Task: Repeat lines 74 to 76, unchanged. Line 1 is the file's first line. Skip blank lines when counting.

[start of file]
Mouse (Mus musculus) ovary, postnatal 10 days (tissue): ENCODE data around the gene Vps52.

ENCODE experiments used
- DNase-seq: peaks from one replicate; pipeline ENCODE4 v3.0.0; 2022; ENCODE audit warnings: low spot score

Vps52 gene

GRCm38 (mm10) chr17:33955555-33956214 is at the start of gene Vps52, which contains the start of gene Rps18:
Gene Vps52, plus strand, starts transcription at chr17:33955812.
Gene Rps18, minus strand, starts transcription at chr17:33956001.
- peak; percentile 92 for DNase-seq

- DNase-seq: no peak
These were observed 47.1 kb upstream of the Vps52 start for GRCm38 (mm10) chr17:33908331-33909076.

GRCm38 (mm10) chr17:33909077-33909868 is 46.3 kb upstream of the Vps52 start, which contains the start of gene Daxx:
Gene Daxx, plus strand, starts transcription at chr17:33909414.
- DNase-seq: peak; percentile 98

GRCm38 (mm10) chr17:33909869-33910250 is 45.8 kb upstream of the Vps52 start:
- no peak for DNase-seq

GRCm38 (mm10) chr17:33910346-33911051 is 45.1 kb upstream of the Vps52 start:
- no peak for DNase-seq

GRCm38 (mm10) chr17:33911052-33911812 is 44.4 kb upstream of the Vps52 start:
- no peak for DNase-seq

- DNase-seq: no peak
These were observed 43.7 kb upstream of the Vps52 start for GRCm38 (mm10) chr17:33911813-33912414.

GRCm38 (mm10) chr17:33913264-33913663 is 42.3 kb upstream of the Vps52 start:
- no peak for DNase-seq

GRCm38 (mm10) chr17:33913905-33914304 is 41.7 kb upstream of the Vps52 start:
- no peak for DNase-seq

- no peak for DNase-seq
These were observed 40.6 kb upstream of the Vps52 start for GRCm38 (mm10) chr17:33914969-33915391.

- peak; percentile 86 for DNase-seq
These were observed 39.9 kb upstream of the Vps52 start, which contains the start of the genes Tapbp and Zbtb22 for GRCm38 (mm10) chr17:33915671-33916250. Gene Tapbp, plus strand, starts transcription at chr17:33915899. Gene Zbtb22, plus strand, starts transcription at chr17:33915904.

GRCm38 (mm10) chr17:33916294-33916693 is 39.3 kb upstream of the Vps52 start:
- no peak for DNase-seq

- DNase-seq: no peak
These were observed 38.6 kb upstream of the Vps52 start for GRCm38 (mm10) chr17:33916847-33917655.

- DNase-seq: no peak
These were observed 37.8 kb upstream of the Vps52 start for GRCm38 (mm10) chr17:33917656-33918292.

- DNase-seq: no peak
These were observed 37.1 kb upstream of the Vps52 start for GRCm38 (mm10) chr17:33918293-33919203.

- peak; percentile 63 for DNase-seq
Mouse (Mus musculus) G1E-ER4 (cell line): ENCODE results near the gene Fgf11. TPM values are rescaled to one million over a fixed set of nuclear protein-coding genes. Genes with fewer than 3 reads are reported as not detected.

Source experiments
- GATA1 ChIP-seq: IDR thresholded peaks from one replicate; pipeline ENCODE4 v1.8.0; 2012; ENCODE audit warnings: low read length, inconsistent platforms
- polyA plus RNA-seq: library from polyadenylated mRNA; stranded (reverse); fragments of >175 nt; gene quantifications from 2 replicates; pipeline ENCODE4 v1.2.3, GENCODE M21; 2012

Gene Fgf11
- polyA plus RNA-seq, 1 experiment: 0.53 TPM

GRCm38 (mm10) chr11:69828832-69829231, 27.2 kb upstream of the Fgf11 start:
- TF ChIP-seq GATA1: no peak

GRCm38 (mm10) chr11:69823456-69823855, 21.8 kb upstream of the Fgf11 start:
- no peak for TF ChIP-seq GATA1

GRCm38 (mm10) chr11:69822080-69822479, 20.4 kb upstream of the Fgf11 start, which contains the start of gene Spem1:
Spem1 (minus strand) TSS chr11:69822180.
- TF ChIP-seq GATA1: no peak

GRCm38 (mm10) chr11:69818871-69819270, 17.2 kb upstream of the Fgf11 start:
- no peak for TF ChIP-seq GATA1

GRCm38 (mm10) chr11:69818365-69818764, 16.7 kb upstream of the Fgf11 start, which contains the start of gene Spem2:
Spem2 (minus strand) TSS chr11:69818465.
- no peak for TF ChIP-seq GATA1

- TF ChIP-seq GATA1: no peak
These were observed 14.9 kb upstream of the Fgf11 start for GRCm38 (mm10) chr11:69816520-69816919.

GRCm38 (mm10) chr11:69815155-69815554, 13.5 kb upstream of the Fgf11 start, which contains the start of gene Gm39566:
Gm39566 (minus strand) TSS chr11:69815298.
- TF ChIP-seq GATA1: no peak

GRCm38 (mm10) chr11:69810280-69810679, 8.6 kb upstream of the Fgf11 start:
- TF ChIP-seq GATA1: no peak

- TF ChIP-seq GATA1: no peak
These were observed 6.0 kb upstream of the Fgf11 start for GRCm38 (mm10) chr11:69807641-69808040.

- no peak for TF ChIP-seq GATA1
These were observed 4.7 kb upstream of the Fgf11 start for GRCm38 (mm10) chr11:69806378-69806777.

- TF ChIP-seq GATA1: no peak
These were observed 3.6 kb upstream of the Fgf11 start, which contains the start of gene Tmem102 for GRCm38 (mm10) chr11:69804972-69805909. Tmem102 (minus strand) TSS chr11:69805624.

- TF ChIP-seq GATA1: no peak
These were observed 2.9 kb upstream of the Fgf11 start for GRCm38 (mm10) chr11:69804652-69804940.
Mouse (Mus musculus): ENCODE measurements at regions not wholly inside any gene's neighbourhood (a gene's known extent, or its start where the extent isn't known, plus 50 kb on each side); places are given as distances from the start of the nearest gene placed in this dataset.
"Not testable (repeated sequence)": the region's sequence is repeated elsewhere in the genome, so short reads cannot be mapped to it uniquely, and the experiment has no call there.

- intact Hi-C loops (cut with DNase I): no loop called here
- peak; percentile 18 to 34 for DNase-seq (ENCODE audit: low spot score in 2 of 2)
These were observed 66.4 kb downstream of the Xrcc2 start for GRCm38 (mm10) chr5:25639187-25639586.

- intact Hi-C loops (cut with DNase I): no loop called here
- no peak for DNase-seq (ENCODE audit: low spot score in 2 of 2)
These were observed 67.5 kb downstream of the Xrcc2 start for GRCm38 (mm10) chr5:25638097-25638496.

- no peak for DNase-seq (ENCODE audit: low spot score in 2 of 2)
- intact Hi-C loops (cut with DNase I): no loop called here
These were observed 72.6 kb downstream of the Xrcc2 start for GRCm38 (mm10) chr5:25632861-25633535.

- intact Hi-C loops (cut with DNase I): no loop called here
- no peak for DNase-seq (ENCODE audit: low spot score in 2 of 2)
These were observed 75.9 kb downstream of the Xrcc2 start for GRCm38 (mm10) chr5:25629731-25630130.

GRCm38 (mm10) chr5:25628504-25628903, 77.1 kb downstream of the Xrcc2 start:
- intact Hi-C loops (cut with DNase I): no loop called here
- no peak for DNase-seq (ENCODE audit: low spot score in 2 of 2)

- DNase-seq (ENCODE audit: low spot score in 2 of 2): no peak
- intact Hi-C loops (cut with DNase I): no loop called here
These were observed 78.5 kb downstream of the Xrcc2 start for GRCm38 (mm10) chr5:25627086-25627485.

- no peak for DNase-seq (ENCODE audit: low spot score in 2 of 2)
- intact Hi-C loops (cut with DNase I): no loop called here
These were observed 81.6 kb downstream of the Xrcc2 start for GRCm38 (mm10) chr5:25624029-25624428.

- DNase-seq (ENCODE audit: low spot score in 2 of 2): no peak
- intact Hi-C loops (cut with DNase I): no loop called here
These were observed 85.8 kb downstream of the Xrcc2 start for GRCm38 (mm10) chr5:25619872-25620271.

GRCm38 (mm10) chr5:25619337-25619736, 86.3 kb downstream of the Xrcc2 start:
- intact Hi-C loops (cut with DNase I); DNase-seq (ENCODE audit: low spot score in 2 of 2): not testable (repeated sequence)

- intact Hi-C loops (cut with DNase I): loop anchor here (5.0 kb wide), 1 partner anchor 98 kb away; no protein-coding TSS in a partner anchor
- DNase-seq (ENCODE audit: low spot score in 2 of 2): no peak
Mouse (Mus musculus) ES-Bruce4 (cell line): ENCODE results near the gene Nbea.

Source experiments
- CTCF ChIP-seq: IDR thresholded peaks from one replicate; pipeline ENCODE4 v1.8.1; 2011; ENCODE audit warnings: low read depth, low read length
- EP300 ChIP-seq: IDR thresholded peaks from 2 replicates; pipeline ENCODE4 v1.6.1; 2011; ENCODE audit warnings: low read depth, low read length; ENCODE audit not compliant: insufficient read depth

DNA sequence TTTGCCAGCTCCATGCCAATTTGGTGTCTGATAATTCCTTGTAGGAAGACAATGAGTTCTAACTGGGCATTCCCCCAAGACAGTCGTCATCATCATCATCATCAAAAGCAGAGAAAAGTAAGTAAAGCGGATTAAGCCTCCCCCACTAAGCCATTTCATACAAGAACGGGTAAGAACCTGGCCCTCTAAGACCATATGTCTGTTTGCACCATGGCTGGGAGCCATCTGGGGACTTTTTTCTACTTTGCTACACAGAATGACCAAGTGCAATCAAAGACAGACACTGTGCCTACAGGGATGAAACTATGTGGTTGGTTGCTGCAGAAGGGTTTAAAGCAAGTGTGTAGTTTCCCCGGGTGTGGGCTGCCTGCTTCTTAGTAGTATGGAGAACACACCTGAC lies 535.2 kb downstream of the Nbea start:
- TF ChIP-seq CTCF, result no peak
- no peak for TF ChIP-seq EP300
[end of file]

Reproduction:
- intact Hi-C loops (cut with DNase I): no loop called here
- peak; percentile 18 to 34 for DNase-seq (ENCODE audit: low spot score in 2 of 2)
These were observed 66.4 kb downstream of the Xrcc2 start for GRCm38 (mm10) chr5:25639187-25639586.